Frankly Singing

October 24, 2012 | 7 9 min read

Frank Sinatra, Jr at the Seminole Casino Coconut Creek

The Sands was a real casino, my father explains. It was Sinatra’s favorite den. Of bloody reds and kingly golds, money greens and piano-gloss blacks. This place — the Seminole Casino Coconut Creek, just outside Pompano in South Florida — isn’t that. I roll a critical eye around the space. Its Tuscan palette reminds me of a California Pizza Kitchen piped with ropes of rainbow lights. On walls, framed promotional posters seduce; “FIND THE FUN YOU!”

Another appletini slips by our hightop table; at the bottom of its glass, one merry cherry like a clown nose. I watch a Native American man in a sky-blue windbreaker quietly receive this, his second drink. Meanwhile, my father has pulled out and is scanning what he calls “the destructions.” Turn camera ON. Take little black thingy off. Avoid eye contact with daughter. Talk to Frank Sinatra, Jr… yourself! He reassures me, he’s only joking. But he does not look like he’s joking, and I worry a piece of arugula between my fingers, thinking, This was probably a bad idea. (The lettuce tears.)

Above us, in the casino restaurant, white speakers the size of dinner plates happen to be playing Frank Sinatra. Dad sings: Scooby dooby-dooscooby doobyscooby dooby-doo… “Strangers in the night…” (he’s packing up the camera)… “lovers at first sight…” (he’s lifting his glass of red toward the ceiling, toward Sinatra). Dad’s phone buzzes and he answers, “How are you, handsome?” His business call manners are something I remember always liking. Even when I was a kid — at first, mobile phones were the size of bricks — and we were in the car, and I would wait half hours to get a word in. I learned to prepare speeches in my head in the meantime, to audition subjects and rehearse lines of conversation. If I was going to say something, better make it good. But listening to my father’s voice (umpiring — conciliating — barking), I couldn’t imagine having views important enough to pronounce as loudly, with his same command. Like Frank Sinatra, my Italian American father was born in Hoboken, New Jersey. In 1998, my father’s grandfather, my great-, had attempted to crash Sinatra’s funeral. He was determined to pay his respects to the man who had so much to do with making Italian an okay thing to be in America. “I’m just going to ask him,” says my father now. “‘So, Junior — what’s it like, baby?’” I try to give him a look learned from my mother. It means, “Just now? I am not amusable.” It means, “Don’t try.” My father swallows the last of his Cabernet with difficulty. “Hahaha, ha!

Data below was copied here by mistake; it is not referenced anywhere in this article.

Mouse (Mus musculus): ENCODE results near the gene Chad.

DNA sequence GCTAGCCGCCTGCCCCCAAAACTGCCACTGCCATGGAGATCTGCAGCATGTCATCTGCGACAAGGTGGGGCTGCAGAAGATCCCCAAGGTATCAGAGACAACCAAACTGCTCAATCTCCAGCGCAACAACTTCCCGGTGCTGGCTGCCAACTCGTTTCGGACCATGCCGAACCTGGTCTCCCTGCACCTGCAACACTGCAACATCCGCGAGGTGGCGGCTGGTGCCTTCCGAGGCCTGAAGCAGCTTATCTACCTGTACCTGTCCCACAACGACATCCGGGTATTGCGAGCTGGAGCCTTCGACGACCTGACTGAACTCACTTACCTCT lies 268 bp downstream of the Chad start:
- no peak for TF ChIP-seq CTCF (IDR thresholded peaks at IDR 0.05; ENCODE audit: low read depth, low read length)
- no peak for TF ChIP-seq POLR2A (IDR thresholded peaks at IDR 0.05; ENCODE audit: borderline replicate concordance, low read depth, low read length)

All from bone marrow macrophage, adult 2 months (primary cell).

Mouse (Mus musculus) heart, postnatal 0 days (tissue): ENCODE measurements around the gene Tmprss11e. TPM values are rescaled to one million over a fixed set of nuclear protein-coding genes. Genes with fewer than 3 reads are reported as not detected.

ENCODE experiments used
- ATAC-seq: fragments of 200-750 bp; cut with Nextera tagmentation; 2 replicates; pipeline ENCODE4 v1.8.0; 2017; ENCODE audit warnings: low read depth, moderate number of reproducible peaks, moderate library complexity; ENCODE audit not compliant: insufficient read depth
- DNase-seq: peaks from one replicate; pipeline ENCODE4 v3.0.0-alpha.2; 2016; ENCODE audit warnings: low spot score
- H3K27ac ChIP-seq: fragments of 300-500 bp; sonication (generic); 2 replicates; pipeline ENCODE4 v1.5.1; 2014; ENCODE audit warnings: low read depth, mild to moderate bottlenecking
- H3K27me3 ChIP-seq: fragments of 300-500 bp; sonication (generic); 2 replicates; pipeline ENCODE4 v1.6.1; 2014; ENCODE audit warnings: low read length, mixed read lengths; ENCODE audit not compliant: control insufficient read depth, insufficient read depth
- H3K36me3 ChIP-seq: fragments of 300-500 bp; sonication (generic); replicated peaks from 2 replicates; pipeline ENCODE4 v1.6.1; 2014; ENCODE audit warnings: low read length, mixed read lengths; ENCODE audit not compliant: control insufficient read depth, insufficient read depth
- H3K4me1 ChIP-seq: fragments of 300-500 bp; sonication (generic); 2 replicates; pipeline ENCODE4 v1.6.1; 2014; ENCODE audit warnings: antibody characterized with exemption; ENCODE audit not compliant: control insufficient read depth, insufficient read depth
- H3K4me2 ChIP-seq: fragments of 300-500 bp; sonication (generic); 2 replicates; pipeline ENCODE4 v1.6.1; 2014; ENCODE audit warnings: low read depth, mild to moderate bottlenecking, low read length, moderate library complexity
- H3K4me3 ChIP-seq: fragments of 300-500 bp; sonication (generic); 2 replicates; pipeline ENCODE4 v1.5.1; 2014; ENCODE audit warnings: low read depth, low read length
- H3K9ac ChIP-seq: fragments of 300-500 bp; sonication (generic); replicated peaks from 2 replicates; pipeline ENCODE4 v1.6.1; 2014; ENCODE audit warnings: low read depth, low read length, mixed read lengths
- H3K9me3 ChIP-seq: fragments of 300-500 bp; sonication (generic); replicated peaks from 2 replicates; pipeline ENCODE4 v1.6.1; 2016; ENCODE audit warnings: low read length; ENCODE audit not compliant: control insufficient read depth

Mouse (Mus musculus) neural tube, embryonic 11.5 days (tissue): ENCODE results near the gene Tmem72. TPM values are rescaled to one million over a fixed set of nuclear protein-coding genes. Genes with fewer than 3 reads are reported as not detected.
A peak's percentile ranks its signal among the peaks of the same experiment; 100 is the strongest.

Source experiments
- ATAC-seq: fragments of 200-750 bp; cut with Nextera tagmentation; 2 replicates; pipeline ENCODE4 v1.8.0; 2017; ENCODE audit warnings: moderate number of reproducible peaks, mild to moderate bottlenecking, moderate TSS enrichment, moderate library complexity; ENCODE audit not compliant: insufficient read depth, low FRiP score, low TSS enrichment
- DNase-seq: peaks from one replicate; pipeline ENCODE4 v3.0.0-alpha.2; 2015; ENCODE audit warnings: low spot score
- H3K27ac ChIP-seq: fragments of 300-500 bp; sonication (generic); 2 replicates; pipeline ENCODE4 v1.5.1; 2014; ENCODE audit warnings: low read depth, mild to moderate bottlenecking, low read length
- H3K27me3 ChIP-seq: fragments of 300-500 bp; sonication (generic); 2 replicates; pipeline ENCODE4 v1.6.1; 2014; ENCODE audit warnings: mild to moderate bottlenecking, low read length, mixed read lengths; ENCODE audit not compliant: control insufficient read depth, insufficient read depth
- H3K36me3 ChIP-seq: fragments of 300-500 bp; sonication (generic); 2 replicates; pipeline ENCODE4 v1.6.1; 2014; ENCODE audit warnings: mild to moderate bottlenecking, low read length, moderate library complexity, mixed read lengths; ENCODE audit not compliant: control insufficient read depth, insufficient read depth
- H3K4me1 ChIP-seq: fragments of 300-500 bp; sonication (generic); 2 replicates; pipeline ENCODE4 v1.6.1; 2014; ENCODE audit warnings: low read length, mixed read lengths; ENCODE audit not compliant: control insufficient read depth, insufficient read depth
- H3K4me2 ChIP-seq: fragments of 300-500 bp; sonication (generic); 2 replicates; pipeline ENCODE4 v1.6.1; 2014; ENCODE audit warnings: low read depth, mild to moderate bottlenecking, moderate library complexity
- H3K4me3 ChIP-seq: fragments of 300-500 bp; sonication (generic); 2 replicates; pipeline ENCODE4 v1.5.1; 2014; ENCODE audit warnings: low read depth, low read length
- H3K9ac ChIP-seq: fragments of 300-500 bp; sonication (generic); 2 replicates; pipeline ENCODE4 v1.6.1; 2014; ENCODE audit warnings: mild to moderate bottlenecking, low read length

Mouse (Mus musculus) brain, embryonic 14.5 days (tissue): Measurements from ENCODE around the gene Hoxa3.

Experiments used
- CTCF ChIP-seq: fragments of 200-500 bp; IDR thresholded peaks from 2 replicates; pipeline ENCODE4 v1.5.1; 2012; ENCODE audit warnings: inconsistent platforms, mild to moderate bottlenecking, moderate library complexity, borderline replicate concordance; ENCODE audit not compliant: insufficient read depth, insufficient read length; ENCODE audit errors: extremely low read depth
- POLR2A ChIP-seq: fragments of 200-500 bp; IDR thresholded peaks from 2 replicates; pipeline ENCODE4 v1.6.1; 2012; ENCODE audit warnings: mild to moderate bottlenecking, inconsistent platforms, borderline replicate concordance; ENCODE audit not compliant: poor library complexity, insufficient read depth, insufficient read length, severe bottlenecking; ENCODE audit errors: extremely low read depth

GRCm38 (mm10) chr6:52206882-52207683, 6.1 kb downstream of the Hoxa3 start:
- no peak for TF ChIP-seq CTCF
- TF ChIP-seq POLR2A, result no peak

Two weeks ago, I told my father I’d been assigned to report Frank Sinatra, Jr.’s concert, told him I had a second press pass for a photographer. My father heard me loud and clear. He went out and bought a telescopic Nikon. It is now July 12, 2012, a Thursday. An hour ago, I showed him how to hold the camera like a pro, by cradling the lens in his left hand. We were in the parking garage waiting for an elevator. The long window looked out on the complex where a water tower sprouted behind the honey-colored stucco. Behind it was a backdrop of perfect pool blue sky. “Try to shoot that,” I said, pointing. He tried. But the auto-setting didn’t like the light conditions. The shot wouldn’t take. “Well,” my father mumbled; his eyes danced over the machine. “How do you do it manually?” It was at that point that dread began to gnaw on his daughter.

Walking toward the venue, we pass banks of slot machines: $TINKIN’ RICH, KITTEN KABOODLE, WITCHES RICHES, SNEEKI TIKI… FRANTIC ANTICS. “Cory,” I whisper to myself. “Cory.” I might have to call my father by his first name. If so, I’ll need to keep a straight face. I make eye contact over my shoulder: “Corrado.” I can feel the twist of my mouth and tightness around my eyes. This expression is historically given to my father when I know I’ve done something bad, but also know that I know my patriarch; and he may remonstrate, he may do that, but his brown eyes are oily; on the inside, he’s cheering, “The apple doesn’t fall far from the tree!” Anyway… it was a ridiculous pretense. We two are olive; we have wavy dark hair, the same face, and are unfortunately dressed in bootcut jeans, crisp button downs, boat shoes/moccasins, and European-seeming frames, as if to match. Who, in their right, professional mind, would bring their father on a magazine assignment? But it’s too late.